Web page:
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System Director's Report:

December 2004

Looking Forward to the New Year

2005 promises to be a year of big issues for the Wisconsin public library community. First on the list is the state budget. What we are able to achieve with regard to system funding will probably determine whether or not the service network we have built up over the last 30+ years will survive into the future. Next is the concept of a tax freeze, whether a constitutional amendment such as TABOR, or some other similar flavor of legislation. Colorado, the home of TABOR, cut its state library funding by almost 80% in response to the measure, and municipal libraries took huge and crippling hits in local support. Will Wisconsin be next? Third is the revived concept that public libraries should somehow be responsible for the content of the Internet. Rumor has it that legislation may be introduced this session to try to force libraries to censor patron access accordingly.

The list goes on. Within the legislative arena we still hope for passage of our library "reform" bill, which would help with the issue of crossover borrowing, and of proposed "district" legislation, which would give local libraries a more powerful alternative than exists at present to form larger cooperative units and to deliver service more effectively.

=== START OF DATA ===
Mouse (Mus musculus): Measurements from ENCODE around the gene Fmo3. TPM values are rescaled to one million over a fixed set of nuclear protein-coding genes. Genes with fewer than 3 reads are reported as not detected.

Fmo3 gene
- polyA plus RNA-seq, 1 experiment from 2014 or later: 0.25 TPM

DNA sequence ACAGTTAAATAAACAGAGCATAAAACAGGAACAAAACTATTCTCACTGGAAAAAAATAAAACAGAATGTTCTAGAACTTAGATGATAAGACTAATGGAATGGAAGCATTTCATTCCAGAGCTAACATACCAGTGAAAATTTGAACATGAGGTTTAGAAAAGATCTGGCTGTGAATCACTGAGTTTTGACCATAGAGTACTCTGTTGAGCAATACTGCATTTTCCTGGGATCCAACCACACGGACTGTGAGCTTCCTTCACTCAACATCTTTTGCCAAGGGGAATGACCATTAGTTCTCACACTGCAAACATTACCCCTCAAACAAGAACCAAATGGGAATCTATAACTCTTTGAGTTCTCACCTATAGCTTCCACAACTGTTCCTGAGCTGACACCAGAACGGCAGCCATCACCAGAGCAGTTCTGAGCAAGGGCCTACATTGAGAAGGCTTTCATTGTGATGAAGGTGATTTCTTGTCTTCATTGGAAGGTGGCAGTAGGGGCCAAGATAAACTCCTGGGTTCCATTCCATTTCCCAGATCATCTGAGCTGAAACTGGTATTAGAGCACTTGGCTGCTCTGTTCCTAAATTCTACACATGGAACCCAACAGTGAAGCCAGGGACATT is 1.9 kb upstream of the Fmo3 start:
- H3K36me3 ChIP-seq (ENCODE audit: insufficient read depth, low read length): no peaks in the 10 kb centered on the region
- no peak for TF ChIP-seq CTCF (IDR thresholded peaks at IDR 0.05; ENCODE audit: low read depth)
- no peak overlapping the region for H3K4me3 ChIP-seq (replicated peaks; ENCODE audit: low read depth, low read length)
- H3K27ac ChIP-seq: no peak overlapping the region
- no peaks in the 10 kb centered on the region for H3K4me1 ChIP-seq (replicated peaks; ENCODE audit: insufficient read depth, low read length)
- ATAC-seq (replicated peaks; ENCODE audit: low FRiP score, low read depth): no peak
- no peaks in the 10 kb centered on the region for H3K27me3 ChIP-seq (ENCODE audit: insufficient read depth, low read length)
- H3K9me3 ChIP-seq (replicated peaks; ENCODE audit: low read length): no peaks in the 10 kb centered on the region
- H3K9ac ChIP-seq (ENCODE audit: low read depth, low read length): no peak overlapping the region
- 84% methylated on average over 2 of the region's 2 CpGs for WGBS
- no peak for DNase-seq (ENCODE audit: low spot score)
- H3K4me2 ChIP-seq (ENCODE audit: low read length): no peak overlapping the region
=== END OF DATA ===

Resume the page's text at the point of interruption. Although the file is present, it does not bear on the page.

Still at the state level, but outside the legislative process, is the question of how the state will conduct interloan both within and beyond its borders in the future. The state has just issued a "request for information" to vendors which appears to seek a continuation of our current system, and SRLAAW (the system directors and resource organization) has made recommendations that we go in quite a different direction. Within our own system we face the problems inherent to gearing up for our "great leap forward" to a new generation shared automated system, the need to cope with ever increasing customer use as reflected by delivery demand, and the ongoing need of our members for consultation regarding everything from new buildings to new technology.

In short, everything is in complete turmoil, and I have no idea how it will all turn out. What I do know, however, is that we have an exceptionally able and creative library community, which takes such challenges as a matter of course. I therefore look forward to our future, not with trepidation, but with anticipation. Welcome to 2005.

Of the Season, Again

My very favorite response to what I wrote last month came from one of Ann's friends. She noted that although her mother had gotten tearful after reading it, she suspected the problem was hormonal, as the thought of me out looking up at the stars did nothing for her. You win some, and you lose some. I love it!

See you on the 10th.